‘Calico Skies’ is a beautiful acoustic guitar song in which McCartney ponders war, peace and love, before confessing his undying love for his beloved Linda McCartney. There isn’t anything too complex about the song – rather it finds its beauty in its simplicity. McCartney’s picking-style guitar playing carries the melody throughout the whole song and leaves space for his voice to shine through. The song was released in 1997, only a year before his wife Linda McCartney tragically lost her battle with cancer, giving the song an entirely new, painfully beautiful meaning (“I will hold you for as long as you like / I will hold you for the rest of my life”).

18: Lovely Rita

‘Lovely Rita’ is one of Paul’s finer moments on the seminal Sgt. Pepper’s Lonely Hearts Club Band. While Sgt. Pepper is undoubtedly one of the most impressive albums in music history, its main critique is that the album is far greater than the sum of its parts. One of a handful of songs on the album that stand out, however, is Paul McCartney’s ‘Lovely Rita’. In typical McCartney fashion, ‘Lovely Rita’ was written about a real meter maid who had given him a parking ticket outside EMI Studios on Abbey Road. McCartney admits he had no clue what the woman’s name actually was, and claimed that she simply looked like a ‘Rita’. ‘Lovely Rita’ is perhaps the most danceable tune on Sgt. Pepper, with its incredibly groovy, clever bassline, simple drumming and catchy hook. Not to mention, that piano solo halfway through is very, very good. In many ways, ‘Lovely Rita’ is a quintessential McCartney song. It’s an incredibly fun song about virtually nothing, which provides listeners with a chance to dance along without having to think about it all too much.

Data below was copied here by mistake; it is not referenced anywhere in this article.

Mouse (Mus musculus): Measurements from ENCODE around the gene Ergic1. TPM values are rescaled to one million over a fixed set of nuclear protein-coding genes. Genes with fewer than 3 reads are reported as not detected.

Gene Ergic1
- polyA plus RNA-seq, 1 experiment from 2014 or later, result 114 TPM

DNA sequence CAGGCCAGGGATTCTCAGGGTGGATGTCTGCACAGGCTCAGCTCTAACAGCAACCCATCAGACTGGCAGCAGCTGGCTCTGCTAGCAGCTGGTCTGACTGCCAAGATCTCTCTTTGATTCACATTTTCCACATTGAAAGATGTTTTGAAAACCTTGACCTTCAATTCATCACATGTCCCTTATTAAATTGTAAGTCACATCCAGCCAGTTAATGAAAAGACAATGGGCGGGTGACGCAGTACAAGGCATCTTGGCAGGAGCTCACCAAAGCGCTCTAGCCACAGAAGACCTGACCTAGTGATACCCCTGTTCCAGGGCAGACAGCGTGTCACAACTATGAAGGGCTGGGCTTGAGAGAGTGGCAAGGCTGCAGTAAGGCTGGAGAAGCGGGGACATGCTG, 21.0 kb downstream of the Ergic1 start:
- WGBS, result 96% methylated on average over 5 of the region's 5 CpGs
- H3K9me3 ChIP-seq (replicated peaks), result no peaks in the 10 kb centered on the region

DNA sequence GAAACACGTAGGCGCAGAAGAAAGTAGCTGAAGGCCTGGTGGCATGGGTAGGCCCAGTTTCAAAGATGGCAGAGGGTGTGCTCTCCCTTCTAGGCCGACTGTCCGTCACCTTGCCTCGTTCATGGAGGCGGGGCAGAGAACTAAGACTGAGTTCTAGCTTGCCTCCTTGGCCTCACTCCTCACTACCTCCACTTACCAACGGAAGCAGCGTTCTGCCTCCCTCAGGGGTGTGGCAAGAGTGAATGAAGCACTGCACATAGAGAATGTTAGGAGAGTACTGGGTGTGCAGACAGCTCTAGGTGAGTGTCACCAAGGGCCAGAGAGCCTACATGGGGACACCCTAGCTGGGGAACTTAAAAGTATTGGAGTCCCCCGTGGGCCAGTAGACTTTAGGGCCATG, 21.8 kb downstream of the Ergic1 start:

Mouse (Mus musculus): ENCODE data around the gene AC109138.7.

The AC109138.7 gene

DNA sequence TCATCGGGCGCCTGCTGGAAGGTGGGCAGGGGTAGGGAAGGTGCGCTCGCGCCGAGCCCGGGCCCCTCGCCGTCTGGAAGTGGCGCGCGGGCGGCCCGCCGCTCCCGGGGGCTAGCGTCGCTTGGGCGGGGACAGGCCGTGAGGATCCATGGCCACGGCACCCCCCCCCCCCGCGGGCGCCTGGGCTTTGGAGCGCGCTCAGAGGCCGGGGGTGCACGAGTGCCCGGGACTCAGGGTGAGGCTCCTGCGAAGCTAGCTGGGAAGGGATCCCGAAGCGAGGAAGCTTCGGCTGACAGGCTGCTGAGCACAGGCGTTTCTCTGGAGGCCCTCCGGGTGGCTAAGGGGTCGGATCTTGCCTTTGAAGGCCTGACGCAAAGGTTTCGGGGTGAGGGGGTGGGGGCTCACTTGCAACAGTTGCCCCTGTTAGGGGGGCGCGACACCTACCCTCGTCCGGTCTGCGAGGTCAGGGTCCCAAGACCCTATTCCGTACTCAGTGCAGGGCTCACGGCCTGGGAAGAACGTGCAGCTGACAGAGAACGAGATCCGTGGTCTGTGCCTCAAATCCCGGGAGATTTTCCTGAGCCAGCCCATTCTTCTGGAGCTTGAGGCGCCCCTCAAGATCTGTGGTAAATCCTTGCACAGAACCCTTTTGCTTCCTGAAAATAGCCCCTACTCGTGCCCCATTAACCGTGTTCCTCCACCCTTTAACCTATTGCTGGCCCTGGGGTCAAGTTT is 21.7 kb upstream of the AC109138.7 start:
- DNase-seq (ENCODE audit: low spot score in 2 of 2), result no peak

17: Coming Up